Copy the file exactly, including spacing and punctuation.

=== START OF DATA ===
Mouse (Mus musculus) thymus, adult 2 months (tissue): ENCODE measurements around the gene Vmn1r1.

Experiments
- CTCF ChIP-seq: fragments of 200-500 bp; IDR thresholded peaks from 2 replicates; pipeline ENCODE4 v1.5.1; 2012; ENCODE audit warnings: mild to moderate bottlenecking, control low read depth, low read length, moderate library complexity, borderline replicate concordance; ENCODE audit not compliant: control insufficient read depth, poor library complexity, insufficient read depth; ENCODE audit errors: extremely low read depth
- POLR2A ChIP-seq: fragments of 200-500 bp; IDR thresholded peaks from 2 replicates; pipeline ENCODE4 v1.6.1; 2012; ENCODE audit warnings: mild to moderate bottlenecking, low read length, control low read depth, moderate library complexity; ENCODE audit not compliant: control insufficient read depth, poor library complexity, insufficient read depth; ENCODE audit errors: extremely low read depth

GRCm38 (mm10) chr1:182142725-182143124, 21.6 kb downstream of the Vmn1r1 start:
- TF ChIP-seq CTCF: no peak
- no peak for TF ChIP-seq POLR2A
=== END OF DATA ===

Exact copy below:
Mouse (Mus musculus) thymus, adult 2 months (tissue): ENCODE measurements around the gene Vmn1r1.

Experiments
- CTCF ChIP-seq: fragments of 200-500 bp; IDR thresholded peaks from 2 replicates; pipeline ENCODE4 v1.5.1; 2012; ENCODE audit warnings: mild to moderate bottlenecking, control low read depth, low read length, moderate library complexity, borderline replicate concordance; ENCODE audit not compliant: control insufficient read depth, poor library complexity, insufficient read depth; ENCODE audit errors: extremely low read depth
- POLR2A ChIP-seq: fragments of 200-500 bp; IDR thresholded peaks from 2 replicates; pipeline ENCODE4 v1.6.1; 2012; ENCODE audit warnings: mild to moderate bottlenecking, low read length, control low read depth, moderate library complexity; ENCODE audit not compliant: control insufficient read depth, poor library complexity, insufficient read depth; ENCODE audit errors: extremely low read depth

GRCm38 (mm10) chr1:182142725-182143124, 21.6 kb downstream of the Vmn1r1 start:
- TF ChIP-seq CTCF: no peak
- no peak for TF ChIP-seq POLR2A